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First drive: Mini changes to BMW baby
Minor spec and efficiency improvements sharpen the Mini Cooper range for 2011
23 Nov 2010
BMW’S Audi A1-spoiler has surfaced in Australia in the shape of the subtly modified 2011 Mini Cooper range, bringing better equipment levels, improved efficiency, stronger performance and some greater visual model differentiation.
But nothing comes for free, with price hikes starting from $400 for the base Cooper (now $31,500), rising to $1000 for the Cooper D diesel (now $34,750).
Nevertheless, a Mini spokesman said the extra standard features fitted to the LCI (Life Cycle Impulse – or Series II) cars represented added value of between $400 (diesel) and $1450 (base Cooper).
Body changes for the R56 three-door hatch, R55 four-door Clubman wagon and R57 two-door Cabrio include a new bonnet, redesigned grilles, reshaped bumpers, revised tail-light lenses and a fresh colour palette, with the latter forming part of a larger personalisation and options program than before that includes restyled wheels.
From top: Mini Cooper, Mini Cooper S Clubman, Mini JCW.
The long-awaited Countryman crossover/compact SUV will join the UK-built Mini clan in the second quarter of next year.
Different bumpers (sporting standard new ‘three dimensional’ fog lights as well as larger air intakes up front) add 99mm to the Mini’s length, while all petrol-powered models gain a bonnet that is the same height as the Mini D’s.
While the car’s classic short-overhang proportions remain, both bonnets improve pedestrian/cyclist impact properties thanks to more progressive deformation zones.
An even smaller new detail is the glass cover for the side indicators, now characterised by very BMC-era Mini concentric circles, while two-colour side scuttles have been introduced on non-S models.
From the rear, LED brake lights make their Mini debut, featuring a brake-force display that increases the light intensity depending on how hard the pedal is pressed, while the reverse and fog lights have been repositioned to the outer edge of the car, mirroring the placement of new brake ducts at the front.
The Mini D gets a new diesel engine that replaces the widely-used PSA unit and features emissions-reducing technology such as brake energy regeneration, an idle-stop function, a gear shift display arrow, electromechanical power steering and what BMW calls “need-based ancillary componentry”.
A 1.6-litre four-cylinder unit with aluminium construction, common-rail direct injection, variable turbine geometry, a diesel particulate filter, oxidation catalytic converter and EU5 emissions certification, it produces 82kW of power at 4000rpm and 270Nm of torque from 1750-2250rpm.
This new engine pushes the Cooper D to 100km/h in 9.7 seconds (0.2s faster than before), can hit 197km/h, and returns 3.8 litres per 100km (down 0.1L/100km) and 99 grams per kilometre of carbon dioxide emissions (a 5g/km improvement).
The standard six-speed manual gearbox features improved synchronisation thanks to a liberal dose of carbon coating while an optional six-speed automatic is also available.
On the petrol engine front, the standard 1.6-litre four-cylinder Valvetronic petrol engine is now 2kW stronger (90kW at 6000rpm/160Nm at 4250rpm), giving a 0-100km/h time of around 9.1s, combined fuel consumption of 5.8L/100km and 138g/km of emissions.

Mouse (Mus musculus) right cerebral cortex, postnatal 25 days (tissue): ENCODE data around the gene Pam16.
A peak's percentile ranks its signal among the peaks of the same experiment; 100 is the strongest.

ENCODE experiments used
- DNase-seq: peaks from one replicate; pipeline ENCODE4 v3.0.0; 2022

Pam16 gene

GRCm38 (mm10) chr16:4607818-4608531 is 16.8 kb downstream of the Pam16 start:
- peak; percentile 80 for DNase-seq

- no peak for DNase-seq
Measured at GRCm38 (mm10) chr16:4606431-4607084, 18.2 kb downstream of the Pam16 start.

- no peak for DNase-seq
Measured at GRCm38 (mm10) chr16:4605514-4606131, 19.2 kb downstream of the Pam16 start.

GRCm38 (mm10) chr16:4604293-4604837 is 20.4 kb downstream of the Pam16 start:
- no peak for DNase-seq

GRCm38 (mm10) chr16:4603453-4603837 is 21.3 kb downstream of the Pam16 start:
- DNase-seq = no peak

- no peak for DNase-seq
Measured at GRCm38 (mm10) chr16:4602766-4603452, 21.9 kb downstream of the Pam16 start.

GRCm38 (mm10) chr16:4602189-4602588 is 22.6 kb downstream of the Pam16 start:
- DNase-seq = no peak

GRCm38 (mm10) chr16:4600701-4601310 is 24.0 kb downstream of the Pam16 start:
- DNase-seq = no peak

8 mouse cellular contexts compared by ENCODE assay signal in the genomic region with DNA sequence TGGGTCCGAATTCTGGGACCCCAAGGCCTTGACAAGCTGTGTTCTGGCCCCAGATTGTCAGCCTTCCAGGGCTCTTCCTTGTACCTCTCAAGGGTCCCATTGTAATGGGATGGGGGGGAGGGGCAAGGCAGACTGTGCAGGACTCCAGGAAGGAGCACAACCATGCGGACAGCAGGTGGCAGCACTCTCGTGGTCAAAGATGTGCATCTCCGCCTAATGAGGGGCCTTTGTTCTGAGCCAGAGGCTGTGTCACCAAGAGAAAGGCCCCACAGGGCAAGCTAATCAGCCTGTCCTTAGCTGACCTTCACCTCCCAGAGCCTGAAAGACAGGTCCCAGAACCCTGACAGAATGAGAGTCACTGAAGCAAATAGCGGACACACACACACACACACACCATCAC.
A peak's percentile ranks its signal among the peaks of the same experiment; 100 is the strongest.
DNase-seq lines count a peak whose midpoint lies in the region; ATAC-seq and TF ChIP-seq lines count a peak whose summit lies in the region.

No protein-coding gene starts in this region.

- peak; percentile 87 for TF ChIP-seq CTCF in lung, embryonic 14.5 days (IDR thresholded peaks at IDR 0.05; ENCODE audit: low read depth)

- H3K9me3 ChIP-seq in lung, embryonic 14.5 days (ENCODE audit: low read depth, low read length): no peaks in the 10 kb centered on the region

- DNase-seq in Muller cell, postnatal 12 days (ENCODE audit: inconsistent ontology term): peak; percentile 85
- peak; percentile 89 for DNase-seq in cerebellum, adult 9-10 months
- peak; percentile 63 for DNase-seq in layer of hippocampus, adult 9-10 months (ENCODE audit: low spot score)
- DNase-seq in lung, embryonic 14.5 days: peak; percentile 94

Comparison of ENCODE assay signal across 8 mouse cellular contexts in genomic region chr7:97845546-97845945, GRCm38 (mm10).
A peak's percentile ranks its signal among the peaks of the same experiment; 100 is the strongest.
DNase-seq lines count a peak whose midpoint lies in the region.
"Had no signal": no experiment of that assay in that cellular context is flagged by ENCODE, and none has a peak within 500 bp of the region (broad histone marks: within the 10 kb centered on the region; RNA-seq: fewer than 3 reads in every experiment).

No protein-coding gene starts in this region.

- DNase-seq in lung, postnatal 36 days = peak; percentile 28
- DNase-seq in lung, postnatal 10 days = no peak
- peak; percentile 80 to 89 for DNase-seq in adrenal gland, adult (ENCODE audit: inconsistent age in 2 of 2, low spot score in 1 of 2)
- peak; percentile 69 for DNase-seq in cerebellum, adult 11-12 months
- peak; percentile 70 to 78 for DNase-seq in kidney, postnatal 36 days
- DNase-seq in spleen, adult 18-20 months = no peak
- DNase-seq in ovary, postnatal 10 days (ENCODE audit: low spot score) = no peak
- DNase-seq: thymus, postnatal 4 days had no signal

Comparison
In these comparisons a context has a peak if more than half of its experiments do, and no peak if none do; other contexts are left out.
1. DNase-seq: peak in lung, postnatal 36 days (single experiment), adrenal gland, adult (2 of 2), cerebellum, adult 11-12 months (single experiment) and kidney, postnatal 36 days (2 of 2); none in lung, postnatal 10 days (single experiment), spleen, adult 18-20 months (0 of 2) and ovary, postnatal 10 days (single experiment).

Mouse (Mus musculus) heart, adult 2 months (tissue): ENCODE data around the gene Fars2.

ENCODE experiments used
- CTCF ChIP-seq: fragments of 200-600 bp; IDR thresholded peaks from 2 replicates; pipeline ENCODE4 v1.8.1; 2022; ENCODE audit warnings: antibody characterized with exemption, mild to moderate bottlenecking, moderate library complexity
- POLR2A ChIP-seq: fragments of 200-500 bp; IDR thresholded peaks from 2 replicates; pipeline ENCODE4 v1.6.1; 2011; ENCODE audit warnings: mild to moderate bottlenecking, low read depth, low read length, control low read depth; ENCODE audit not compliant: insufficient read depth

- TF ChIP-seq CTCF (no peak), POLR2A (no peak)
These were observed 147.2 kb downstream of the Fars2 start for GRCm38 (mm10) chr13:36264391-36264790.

The turbocharged direct-injection unit in the Cooper S gets an extra 7kW, taking it to 135kW at 5500rpm and 240Nm from 1600-5000rpm, which allows it to accelerate to 100km/h 0.4s faster at 7.0s. Fuel consumption is rated at 6.3L/100km and emissions at 146g/km.
As before, the John Cooper Works range-topper uses a variation of the Cooper S engine to pump out 155kW at 6000rpm and 260Nm of torque from 1850rpm while a turbo overboost function delivers a burst of 20Nm extra torque to slice the sprint to about 6.5s.
Inside, refreshed materials and colours are designed to bring a ‘premium nature’ to the interior, with black now adorning the centre console, steering wheel and ergonomically enhanced radio that resides within the giant speedo, with a more liberal splashing of chrome and more LEDs for the standard ‘mood’ colour lighting.
Now standard are a Bluetooth hands-free telephony and USB audio interface kit, floor mats and automatic headlights and wipers.
BMW has listened to criticism and improved access to the rear seats by repositioning the seat-belt holders in Clubman models while a new roller cover for the luggage area improves usability, and can be adjusted to different heights.
Among a plethora of new-for-2011 options, buyers with plonk for automatic-dipping anti-dazzling mirrors (total cost $900), adaptive headlights (only available with the extra-cost bi-xenon lights) that ‘see’ around corners, and a $750 upgrade for the audio upgrade known as the Mini Radio Visual Boost. It includes a double tuner, remote controllability via a tunnel console joystick, a hi-res LCD display in the speedo, a trip computer, and a speedo that Mini describes as being circumferential in scale.
Choosing the improved (and now cheaper) satellite navigation option brings all that, while the cost of that itself has plummeted from $3000 to $1900.
Lastly, BMW now offers what it calls ‘design worlds’ that cluster popular configurations into Rally, Classic or Scene themes, but its “almost limitless” personalisation combos continue unabated.
The ‘Chilli’ pack option is expected to account for almost 80 per cent of all sales.
BMW is not talking numbers, but expects the updates to keep sales above the record 2700 mark achieved last year.
Mini production continues at the Cowley plant near Oxford, UK.
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